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Knockout: Ricky Hatton, David Haye, Tony Bellew and more talk KOs

Written by on May 9, 2024

But there are some knockouts that cannot be resisted and the aftermath can be horrific.

The strains of a rendition of Rule Britannia from his travelling army of fans had just died away when a crunching left hand from Pacquiao floored Hatton.

It took him a good couple of minutes to get back to his feet. The after-effects lasted a lot longer. Hatton suffered terribly with depression in the wake of his knockout – he was suicidal and attempted to kill himself ‘several times’.

“People would say: ‘What’s he got to be depressed about? Yeah he got beat by Pacquiao, but, look, he’s got a nice house, he’s got a nice car, he’s got this, he’s got that, what does he need to be worried about?’ But they don’t realise the state it leaves you in,” says Hatton.

“When you’re a fighter and a winner, you have to have that belief in yourself and that attitude that no-one can beat you, that you’re the best.

“If you’re a proud, proud man, a proud boxing champion, you know, it doesn’t matter what you put in the bank and how big your house is, it messes you up a bit.”

The emphatic manner of the Pacquiao loss cut deep. It was crippling. That is what the knockout can do, the effect it can have. It can steal a vital part of the defeated fighter.

Physiologically what is happening in that moment is easier to explain.

“It varies from person to person. But essentially an impact causes a shift or movement of the brain within the skull,” says Scott.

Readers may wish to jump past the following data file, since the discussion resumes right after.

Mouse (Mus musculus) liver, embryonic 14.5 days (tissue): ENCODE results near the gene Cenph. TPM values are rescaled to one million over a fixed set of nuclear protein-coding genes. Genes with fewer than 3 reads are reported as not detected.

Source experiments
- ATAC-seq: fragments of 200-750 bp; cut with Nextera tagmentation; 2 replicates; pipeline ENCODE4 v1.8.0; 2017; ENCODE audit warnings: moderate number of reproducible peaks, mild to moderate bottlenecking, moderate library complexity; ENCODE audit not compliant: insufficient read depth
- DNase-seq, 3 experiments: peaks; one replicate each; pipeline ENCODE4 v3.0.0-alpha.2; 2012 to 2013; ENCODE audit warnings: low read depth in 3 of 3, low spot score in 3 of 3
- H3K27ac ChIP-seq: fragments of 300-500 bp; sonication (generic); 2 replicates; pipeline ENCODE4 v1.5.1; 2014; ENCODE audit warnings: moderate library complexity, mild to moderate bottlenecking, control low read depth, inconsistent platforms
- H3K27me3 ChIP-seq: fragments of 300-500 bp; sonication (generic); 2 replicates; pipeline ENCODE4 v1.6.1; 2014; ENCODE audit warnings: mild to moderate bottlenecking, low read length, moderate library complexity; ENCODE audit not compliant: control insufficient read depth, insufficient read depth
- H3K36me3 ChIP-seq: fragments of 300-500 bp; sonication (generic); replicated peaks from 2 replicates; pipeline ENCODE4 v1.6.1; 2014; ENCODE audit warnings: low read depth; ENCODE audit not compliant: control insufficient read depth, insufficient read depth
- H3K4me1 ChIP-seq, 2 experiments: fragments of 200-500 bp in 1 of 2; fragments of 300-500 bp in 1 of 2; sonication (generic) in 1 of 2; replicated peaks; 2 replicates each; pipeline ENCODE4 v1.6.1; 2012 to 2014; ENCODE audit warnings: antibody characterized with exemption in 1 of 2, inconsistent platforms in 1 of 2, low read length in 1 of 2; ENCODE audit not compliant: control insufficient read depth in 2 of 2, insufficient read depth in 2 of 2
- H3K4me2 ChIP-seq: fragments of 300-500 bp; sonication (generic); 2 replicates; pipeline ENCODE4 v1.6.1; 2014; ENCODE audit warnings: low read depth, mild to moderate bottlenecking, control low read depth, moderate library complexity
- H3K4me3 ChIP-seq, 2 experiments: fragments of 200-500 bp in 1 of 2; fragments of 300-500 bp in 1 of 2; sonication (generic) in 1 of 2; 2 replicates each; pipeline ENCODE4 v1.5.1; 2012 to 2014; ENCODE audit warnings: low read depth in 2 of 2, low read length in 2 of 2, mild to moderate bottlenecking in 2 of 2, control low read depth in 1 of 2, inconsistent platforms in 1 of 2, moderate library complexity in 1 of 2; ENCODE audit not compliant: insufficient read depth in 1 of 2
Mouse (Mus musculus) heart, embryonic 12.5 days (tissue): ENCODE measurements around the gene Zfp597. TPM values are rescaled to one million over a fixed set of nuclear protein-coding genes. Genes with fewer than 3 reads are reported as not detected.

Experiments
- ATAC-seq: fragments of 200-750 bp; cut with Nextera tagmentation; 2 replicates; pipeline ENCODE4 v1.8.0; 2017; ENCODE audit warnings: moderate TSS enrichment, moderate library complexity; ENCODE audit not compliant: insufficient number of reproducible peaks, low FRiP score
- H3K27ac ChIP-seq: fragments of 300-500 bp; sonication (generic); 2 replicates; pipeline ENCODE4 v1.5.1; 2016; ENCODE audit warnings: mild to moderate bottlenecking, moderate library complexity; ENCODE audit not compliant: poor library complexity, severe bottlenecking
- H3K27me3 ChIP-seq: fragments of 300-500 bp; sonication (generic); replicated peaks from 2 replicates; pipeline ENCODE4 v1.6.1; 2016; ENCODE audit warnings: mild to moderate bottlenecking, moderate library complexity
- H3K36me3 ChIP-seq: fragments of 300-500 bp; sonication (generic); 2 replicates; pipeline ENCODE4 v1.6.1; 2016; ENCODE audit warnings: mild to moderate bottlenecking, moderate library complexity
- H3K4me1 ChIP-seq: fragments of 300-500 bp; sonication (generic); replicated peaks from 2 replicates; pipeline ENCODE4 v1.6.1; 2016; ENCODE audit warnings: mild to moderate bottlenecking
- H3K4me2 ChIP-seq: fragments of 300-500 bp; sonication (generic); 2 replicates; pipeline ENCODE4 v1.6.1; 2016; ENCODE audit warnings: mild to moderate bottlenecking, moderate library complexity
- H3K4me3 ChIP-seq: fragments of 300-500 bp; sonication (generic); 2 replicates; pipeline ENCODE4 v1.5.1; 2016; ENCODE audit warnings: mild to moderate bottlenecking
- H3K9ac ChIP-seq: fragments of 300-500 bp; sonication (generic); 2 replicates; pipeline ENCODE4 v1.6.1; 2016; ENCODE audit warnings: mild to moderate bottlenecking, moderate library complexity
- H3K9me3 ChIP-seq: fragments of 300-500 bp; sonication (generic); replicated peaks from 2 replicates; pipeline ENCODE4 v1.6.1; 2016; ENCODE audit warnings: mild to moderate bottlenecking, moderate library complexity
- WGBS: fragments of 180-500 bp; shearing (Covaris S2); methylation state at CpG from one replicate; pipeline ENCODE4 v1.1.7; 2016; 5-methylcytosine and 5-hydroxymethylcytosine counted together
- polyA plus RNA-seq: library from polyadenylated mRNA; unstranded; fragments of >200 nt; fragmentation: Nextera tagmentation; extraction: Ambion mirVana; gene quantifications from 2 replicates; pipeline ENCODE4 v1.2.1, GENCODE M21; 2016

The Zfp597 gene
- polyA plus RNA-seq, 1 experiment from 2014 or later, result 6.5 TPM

“The jolting force totally disrupts the nerve signals within the head, and the response is that the system momentarily almost shuts down.

“It’s like a protective kind of mechanism, resulting in a temporary loss of consciousness.

“Anyone can be knocked out, it just depends on how difficult that process is going to be.”

There are plenty of professionals who’ve never been knocked out. American legend Marvin Hagler survived some vicious bouts, notably his 1985 war with Thomas Hearns, before retiring without a losing KO on his record.

But in Scott’s estimation, such a record is, at least partly, down to luck.

“They haven’t been exposed to the level of force or that exact ‘everything lining up’ moment – the ‘Swiss cheese effect’, external where all the factors come together – that would lead to that knockout for them,” he says.

A knockout will most often occur through “getting caught with a shot that you aren’t fully prepared for” and because you’re not prepared for it “you haven’t got that brace system set up”.

When a punch lands on an unprepared opponent, the force transmits through the skull of a fighter more effectively, causing even greater movement of the brain and a correspondingly slimmer chance the recipient has of staying conscious.

In boxing we often refer to a fighter’s ‘chin’, referencing their ability to take a punch and not get knocked out.

It is an ability that is hard to define.

“We can describe fighters as having a strong chin but they have a lot of other factors counting for them,” says Scott.

“Maybe have particularly strong neck muscles or they may just not be as prone physiologically to a concussion.

“If you get a firm hit on the chin, the nature of the bottom jaw, the mandible, is that it’s a U-shaped bone essentially. The force will be transmitted straight around it, up to your jaw joint and straight to the base of your skull. And the force then dissipates.

“If that happens to you or me, there’s a high chance we would break our jaw joints at the point of impact.

“However, in an elite athlete who has strengthened their neck and back and their upper torso, the response is different. The force is better dissipated, because of the reinforcement around the skull.”

A knockout punch reverberates far beyond the ring though.

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